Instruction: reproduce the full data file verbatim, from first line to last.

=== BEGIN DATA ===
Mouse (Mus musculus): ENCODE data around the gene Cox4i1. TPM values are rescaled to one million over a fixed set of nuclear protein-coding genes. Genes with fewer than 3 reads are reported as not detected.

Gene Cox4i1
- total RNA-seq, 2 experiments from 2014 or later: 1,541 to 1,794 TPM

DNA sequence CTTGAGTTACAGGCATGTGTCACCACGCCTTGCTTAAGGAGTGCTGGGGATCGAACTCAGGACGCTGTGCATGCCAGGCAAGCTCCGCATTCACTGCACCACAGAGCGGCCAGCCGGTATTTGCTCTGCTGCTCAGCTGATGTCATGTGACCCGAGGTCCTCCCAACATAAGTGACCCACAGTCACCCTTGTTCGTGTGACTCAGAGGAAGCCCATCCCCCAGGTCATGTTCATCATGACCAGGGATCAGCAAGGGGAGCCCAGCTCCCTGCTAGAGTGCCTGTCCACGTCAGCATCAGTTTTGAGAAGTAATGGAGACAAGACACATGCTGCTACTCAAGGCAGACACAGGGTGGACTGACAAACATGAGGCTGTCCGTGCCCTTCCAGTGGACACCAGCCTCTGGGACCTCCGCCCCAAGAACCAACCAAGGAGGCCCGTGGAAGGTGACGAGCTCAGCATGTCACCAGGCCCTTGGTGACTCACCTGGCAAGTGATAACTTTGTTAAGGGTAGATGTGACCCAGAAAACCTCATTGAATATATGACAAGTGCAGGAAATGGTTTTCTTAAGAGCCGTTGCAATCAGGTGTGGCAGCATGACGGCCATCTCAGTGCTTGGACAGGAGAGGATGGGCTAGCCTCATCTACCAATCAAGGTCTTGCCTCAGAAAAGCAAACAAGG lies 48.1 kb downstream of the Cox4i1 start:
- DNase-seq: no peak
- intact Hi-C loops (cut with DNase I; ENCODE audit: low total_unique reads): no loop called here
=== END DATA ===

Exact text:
Mouse (Mus musculus): ENCODE data around the gene Cox4i1. TPM values are rescaled to one million over a fixed set of nuclear protein-coding genes. Genes with fewer than 3 reads are reported as not detected.

Gene Cox4i1
- total RNA-seq, 2 experiments from 2014 or later: 1,541 to 1,794 TPM

DNA sequence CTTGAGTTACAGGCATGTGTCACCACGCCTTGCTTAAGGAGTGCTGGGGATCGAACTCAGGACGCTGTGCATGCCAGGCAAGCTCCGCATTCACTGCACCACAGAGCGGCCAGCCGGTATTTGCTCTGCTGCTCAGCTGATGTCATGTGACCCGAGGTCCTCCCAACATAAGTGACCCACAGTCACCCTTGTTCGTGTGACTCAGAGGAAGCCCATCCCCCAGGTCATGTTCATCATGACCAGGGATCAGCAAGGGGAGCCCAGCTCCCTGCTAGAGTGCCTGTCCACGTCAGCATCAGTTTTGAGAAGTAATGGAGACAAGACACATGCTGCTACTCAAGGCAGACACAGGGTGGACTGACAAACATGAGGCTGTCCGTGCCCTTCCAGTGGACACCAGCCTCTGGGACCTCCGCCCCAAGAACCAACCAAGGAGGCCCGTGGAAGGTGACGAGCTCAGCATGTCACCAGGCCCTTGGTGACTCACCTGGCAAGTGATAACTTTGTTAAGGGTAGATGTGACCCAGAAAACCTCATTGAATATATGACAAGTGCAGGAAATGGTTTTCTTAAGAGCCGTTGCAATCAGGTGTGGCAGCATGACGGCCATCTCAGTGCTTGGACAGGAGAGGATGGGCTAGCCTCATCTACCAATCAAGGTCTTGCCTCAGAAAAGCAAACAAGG lies 48.1 kb downstream of the Cox4i1 start:
- DNase-seq: no peak
- intact Hi-C loops (cut with DNase I; ENCODE audit: low total_unique reads): no loop called here